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Mahler 4´, Berg og Mozart with Gatti in Paris


Mahler 4´, Berg og Mozart with Gatti in Paris

By Henning Høholt, applaus fotos Tomas Bagackas and Romuald Sip

PARIS/FRANCE: Mahlers 4th Symfoni with Camilla Tilling as soprano soloist in last part became an extraordinary beautiful and wellformed experience at Theatre des Champs Elysees thursday evening with Orchestre National de France, it was distributed direct through the radio.

Camilla Tilling and Daniele Gatti after the wonderful Mahler 4th Symfoni with Orchestra National de France at Theatre des Champs Elysees, Paris. Foto Tomas Bagackas

Camilla Tilling and Daniele Gatti after the wonderful Mahler 4th Symfoni with Orchestra National de France at Theatre des Champs Elysees, Paris. Foto Tomas Bagackas

Mr. Gatti conducted and formed it all with the deep knowledge, feelings and musicality that he has from his hearth, his concertmaster Mm. Elisabeth Glab, starred with many solo parts, together with other of the orchestras splendid soloplayers, horn, cello. Trumpet, and with Mm. Tillings beautiful soprano voice floating on top in good diction of the text in the last parts many textual soli. it was extraordinary well formed. Mahler’s first four symphonies are often referred to as the “Wunderhorn” symphonies because many of their themes originate in earlier songs by Mahler on texts from Des Knaben Wunderhorn (The Youth’s Magic Horn). The fourth symphony is built around a single song, “Das himmlische Leben”. It is prefigured in various ways in the first three movements and sung in its entirety by a solo soprano in the fourth movement. A typical performance of the Fourth lasts about an hour, making it one of Mahler’s shorter symphonies. The performing forces are also small by Mahler’s usual standard

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. These features have made it the most frequently performed Mahler symphony, though in recent years the First has gained ground. Flutes and sleigh bells open the unusually restrained first movement (and used later with a melodic theme known commonly as the ‘bell theme’, which helps define sections throughout the movement) often described as possessing classical poise.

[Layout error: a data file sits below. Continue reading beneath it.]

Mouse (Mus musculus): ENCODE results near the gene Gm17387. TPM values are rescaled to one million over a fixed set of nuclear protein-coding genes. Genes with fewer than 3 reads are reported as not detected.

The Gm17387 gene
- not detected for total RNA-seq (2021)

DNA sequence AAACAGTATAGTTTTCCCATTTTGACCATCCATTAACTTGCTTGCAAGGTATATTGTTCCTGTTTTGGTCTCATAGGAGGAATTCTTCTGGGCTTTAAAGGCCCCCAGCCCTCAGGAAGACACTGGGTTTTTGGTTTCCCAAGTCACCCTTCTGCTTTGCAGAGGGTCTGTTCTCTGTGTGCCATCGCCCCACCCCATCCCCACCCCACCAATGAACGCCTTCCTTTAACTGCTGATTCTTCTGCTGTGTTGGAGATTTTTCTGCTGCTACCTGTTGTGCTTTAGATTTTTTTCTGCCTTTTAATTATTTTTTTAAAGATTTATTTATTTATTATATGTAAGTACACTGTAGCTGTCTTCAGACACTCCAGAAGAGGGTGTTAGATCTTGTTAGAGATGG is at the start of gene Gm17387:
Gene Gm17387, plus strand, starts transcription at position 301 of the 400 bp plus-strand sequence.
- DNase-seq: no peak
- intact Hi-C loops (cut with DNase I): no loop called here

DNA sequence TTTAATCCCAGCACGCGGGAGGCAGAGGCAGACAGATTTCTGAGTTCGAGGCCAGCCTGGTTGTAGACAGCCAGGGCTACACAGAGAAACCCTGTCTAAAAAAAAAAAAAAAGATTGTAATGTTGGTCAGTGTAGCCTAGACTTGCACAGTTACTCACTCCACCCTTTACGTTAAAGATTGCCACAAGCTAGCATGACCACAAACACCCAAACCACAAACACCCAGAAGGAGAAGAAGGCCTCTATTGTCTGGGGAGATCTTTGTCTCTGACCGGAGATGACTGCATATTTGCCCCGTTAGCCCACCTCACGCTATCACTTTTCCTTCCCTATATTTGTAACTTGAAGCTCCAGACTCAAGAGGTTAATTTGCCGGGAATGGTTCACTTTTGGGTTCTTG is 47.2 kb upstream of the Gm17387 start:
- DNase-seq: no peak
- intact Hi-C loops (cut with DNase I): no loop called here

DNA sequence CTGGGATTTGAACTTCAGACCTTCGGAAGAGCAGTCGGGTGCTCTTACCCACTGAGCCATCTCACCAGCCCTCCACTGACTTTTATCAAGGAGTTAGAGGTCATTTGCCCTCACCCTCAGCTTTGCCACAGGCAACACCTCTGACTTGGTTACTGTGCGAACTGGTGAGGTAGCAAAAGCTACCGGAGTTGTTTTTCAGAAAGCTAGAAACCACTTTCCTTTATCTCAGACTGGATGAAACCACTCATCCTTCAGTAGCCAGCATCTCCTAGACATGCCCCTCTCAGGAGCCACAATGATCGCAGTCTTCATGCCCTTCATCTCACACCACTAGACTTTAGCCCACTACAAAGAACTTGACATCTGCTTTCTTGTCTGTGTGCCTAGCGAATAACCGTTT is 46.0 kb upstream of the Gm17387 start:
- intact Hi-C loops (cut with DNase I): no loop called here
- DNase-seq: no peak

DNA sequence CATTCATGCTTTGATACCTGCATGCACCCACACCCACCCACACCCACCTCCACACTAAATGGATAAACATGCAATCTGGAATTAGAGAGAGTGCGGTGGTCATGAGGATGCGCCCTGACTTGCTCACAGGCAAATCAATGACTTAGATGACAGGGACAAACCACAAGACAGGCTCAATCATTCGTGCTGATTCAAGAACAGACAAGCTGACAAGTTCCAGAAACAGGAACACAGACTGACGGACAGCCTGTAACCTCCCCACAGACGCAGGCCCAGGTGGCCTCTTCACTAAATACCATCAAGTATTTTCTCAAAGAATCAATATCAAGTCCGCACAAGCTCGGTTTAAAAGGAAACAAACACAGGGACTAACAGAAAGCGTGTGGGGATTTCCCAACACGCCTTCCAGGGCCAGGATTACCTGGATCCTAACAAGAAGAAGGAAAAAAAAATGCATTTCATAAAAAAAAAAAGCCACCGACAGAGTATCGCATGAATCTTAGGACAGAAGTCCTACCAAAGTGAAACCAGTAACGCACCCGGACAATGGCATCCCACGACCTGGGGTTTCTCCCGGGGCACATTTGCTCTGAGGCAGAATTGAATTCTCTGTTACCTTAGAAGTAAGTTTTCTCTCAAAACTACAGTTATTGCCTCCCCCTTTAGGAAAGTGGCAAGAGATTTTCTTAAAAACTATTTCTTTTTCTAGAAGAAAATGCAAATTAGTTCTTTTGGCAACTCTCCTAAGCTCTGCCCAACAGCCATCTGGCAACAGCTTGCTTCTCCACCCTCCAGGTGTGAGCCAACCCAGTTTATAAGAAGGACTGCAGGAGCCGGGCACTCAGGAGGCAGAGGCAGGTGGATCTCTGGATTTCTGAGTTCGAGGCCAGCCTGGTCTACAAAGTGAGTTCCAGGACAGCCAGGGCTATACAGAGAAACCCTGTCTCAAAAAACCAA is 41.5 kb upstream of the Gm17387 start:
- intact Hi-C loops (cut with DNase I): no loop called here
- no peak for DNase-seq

In the first part of this concert the audience enjoyed first Mozart Divertimento, in D dur, K 138 and Alban Berg´s  Seven early songs (1907) with Mm Tilling as soloist. The Seven Early Songs (Sieben frühe Lieder) (c. 1905 – 1908), are early compositions of Alban Berg, written while he was under the tutelage of Arnold Schoenberg. They are an interesting synthesis combining Berg’s heritage of pre-Schoenberg song writing with the rigour and undeniable influence of Schoenberg
. The writing very much carries with it the heritage of Richard Strauss (although the influences of a number of other composers can be discerned – Gustav Mahler and Hugo Wolf for example, as well as Claude Debussy‘s harmonic palette in evidence in “Nacht”), through the expansiveness of gesture and ‘opening of new vistas,’ and that of Richard Wagner.
The songs were first written for a medium voice and piano; they were revised for high voice and orchestra in 1928. It is interesting that Berg has choosen lyric by seven different poets, Carl Hauptmann, Nikolaus Lenau, Theodor Storm, Rainer Maria rike, Johannes Schlaf, Otto Erich Hartleben and Paul Hohenberg. Bergs songs are not so often played, therefore it was a good program planning, as the songs are beautifull.

Camilla Tilling and Daniele Gatti after the wonderful Mahler 4th Symfoni with Orchestra National de France at Theatre des Champs Elysees, Paris. Foto Tomas Bagackas Camilla Tilling and Daniele Gatti after the wonderful Mahler 4th Symfoni with Orchestra National de France, left concertmaster Gleb, at Theatre des Champs Elysees, Paris. Foto Romuald Sip.

Camilla Tilling and Daniele Gatti after the wonderful Mahler 4th Symfoni with Orchestra National de France at Theatre des Champs Elysees, Paris. Foto Tomas Bagackas
Camilla Tilling and Daniele Gatti after the wonderful Mahler 4th Symfoni with Orchestra National de France, left concertmaster Elisabeth Glab, at Theatre des Champs Elysees, Paris. Foto Romuald Sip.


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